It may take at least two weeks for the money to flow after the bill is signed.
Small businesses would not have to pay back part of the loans that were spent on employee payments, a mortgage, rent, or utilities. The banks that lend the money would be reimbursed by the Ministry of Finance.
Banks are not the focus, but they still get help.
The role of banks in the bailout bill is to provide companies and taxpayers with much-needed capital. “This is about incentivizing banks to lend,” said Mike Mayo, who examines large banks for Wells Fargo.
To ensure that access to cash is not hampered by a number of new customer needs or market developments, the Fed has encouraged banks to use the so-called discount window, lending to major banks, and at least eight major financial institutions.
Banks can refuse to comply with new federal accounting standards for estimating future credit losses during the statutory period. This rule is called the current expected credit loss.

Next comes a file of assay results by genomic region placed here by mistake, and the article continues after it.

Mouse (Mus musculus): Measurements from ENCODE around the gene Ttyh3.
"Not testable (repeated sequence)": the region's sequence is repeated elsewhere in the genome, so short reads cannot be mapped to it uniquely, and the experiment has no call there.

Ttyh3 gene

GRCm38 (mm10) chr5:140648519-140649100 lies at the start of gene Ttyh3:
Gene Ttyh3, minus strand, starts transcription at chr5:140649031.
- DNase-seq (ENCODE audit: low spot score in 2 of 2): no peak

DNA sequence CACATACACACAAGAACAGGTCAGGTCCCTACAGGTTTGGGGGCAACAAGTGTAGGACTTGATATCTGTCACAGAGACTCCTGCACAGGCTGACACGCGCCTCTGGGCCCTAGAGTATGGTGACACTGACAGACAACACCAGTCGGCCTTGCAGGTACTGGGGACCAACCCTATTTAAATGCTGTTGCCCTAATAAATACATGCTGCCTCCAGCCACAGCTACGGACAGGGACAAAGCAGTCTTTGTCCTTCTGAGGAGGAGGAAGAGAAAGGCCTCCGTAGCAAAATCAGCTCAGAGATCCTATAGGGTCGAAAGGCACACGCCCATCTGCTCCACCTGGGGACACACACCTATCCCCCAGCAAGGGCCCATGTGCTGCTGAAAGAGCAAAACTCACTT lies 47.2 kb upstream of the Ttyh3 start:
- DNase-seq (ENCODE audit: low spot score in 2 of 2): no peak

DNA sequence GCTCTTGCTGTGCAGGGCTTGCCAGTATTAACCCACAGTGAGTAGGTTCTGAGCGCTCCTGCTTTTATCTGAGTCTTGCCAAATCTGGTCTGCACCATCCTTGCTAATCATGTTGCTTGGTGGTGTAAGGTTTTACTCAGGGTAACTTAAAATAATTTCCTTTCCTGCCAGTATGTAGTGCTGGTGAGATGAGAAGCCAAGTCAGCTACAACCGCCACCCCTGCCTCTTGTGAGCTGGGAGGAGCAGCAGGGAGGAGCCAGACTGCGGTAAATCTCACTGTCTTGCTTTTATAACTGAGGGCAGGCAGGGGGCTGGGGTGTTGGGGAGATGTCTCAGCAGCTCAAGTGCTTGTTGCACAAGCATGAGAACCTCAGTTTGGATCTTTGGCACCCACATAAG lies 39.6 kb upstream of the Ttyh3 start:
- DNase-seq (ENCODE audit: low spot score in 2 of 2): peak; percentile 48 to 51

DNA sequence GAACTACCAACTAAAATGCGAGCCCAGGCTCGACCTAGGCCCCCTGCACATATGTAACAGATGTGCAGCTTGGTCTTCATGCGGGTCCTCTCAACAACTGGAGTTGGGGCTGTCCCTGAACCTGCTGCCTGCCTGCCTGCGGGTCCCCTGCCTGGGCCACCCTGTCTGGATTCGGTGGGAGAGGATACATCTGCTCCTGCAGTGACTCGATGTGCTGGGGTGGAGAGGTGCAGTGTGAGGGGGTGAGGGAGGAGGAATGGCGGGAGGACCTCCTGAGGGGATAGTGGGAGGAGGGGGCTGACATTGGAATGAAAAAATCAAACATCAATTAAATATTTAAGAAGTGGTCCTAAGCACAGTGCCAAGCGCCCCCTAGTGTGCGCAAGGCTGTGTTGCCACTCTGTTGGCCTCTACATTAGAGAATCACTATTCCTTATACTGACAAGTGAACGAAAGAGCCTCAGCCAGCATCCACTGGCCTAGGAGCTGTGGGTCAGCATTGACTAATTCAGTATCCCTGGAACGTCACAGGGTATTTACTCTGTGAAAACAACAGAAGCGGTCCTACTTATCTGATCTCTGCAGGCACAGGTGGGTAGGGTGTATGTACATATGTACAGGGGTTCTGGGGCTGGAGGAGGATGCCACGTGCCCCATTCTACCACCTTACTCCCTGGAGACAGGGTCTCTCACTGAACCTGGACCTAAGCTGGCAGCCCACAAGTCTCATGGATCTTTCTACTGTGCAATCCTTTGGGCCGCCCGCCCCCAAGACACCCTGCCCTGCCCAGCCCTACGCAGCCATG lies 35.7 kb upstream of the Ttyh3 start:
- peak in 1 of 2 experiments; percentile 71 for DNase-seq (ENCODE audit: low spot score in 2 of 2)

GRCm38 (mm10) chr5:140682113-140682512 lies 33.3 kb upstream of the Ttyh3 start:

The law revives a crisis program to guarantee all bank debts. This brings taxpayers back on the hook when a bank gets into trouble.
The last time when unemployment claims set a record, the economic shock was not sudden.
That almost 3.3 million new unemployment claims filed last week eclipsed every previous weekly number. So far, the record was set in the fall of 1982, when 695,000 Americans applied for benefits within a week. At that point, the United States had been in recession for more than a year and the unemployment rate had exceeded 10 percent.
In this case, the recession was not caused by a health crisis, but by a decision of the political leaders and the Federal Reserve that raging inflation had to be cut despite the cost to workers. The central bank cut the money supply sharply, while key interest rates approached an astonishing 20 percent.